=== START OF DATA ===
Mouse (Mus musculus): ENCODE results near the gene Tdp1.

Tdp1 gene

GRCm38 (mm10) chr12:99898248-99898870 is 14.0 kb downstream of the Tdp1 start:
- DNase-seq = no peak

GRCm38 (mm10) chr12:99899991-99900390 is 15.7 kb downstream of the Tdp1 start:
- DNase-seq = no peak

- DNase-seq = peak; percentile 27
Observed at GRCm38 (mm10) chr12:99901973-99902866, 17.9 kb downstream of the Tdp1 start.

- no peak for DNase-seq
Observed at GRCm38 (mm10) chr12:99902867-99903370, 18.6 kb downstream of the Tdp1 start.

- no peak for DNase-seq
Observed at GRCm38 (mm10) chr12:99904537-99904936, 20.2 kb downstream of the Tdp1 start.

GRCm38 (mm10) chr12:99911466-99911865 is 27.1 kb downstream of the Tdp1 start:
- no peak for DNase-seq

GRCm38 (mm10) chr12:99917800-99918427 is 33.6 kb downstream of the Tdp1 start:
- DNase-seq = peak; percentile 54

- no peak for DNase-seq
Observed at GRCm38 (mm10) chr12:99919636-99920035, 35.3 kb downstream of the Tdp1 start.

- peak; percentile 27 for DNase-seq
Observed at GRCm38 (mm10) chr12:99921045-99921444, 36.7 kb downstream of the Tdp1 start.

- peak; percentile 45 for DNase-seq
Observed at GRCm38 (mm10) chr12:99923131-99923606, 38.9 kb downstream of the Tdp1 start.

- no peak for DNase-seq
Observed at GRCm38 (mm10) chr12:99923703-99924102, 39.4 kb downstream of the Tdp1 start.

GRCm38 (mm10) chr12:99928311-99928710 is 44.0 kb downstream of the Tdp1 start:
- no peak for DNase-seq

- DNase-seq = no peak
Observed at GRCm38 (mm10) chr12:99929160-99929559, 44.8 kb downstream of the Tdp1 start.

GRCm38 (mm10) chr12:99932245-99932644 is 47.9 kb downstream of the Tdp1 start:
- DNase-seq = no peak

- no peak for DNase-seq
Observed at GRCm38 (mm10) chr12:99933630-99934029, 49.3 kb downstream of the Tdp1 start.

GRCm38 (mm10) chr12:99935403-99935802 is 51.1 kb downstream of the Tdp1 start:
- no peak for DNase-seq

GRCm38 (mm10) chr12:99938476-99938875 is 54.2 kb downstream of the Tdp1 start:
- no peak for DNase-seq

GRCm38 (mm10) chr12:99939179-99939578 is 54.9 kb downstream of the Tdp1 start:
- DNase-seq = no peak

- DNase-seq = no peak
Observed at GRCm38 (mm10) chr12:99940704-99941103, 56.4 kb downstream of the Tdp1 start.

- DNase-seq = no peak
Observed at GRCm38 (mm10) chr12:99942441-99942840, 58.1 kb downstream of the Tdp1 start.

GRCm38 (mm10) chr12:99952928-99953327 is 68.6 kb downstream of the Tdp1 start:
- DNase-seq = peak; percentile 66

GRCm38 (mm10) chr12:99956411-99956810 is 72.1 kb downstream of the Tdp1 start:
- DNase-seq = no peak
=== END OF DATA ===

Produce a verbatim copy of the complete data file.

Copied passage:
Mouse (Mus musculus): ENCODE results near the gene Tdp1.

Tdp1 gene

GRCm38 (mm10) chr12:99898248-99898870 is 14.0 kb downstream of the Tdp1 start:
- DNase-seq = no peak

GRCm38 (mm10) chr12:99899991-99900390 is 15.7 kb downstream of the Tdp1 start:
- DNase-seq = no peak

- DNase-seq = peak; percentile 27
Observed at GRCm38 (mm10) chr12:99901973-99902866, 17.9 kb downstream of the Tdp1 start.

- no peak for DNase-seq
Observed at GRCm38 (mm10) chr12:99902867-99903370, 18.6 kb downstream of the Tdp1 start.

- no peak for DNase-seq
Observed at GRCm38 (mm10) chr12:99904537-99904936, 20.2 kb downstream of the Tdp1 start.

GRCm38 (mm10) chr12:99911466-99911865 is 27.1 kb downstream of the Tdp1 start:
- no peak for DNase-seq

GRCm38 (mm10) chr12:99917800-99918427 is 33.6 kb downstream of the Tdp1 start:
- DNase-seq = peak; percentile 54

- no peak for DNase-seq
Observed at GRCm38 (mm10) chr12:99919636-99920035, 35.3 kb downstream of the Tdp1 start.

- peak; percentile 27 for DNase-seq
Observed at GRCm38 (mm10) chr12:99921045-99921444, 36.7 kb downstream of the Tdp1 start.

- peak; percentile 45 for DNase-seq
Observed at GRCm38 (mm10) chr12:99923131-99923606, 38.9 kb downstream of the Tdp1 start.

- no peak for DNase-seq
Observed at GRCm38 (mm10) chr12:99923703-99924102, 39.4 kb downstream of the Tdp1 start.

GRCm38 (mm10) chr12:99928311-99928710 is 44.0 kb downstream of the Tdp1 start:
- no peak for DNase-seq

- DNase-seq = no peak
Observed at GRCm38 (mm10) chr12:99929160-99929559, 44.8 kb downstream of the Tdp1 start.

GRCm38 (mm10) chr12:99932245-99932644 is 47.9 kb downstream of the Tdp1 start:
- DNase-seq = no peak

- no peak for DNase-seq
Observed at GRCm38 (mm10) chr12:99933630-99934029, 49.3 kb downstream of the Tdp1 start.

GRCm38 (mm10) chr12:99935403-99935802 is 51.1 kb downstream of the Tdp1 start:
- no peak for DNase-seq

GRCm38 (mm10) chr12:99938476-99938875 is 54.2 kb downstream of the Tdp1 start:
- no peak for DNase-seq

GRCm38 (mm10) chr12:99939179-99939578 is 54.9 kb downstream of the Tdp1 start:
- DNase-seq = no peak

- DNase-seq = no peak
Observed at GRCm38 (mm10) chr12:99940704-99941103, 56.4 kb downstream of the Tdp1 start.

- DNase-seq = no peak
Observed at GRCm38 (mm10) chr12:99942441-99942840, 58.1 kb downstream of the Tdp1 start.

GRCm38 (mm10) chr12:99952928-99953327 is 68.6 kb downstream of the Tdp1 start:
- DNase-seq = peak; percentile 66

GRCm38 (mm10) chr12:99956411-99956810 is 72.1 kb downstream of the Tdp1 start:
- DNase-seq = no peak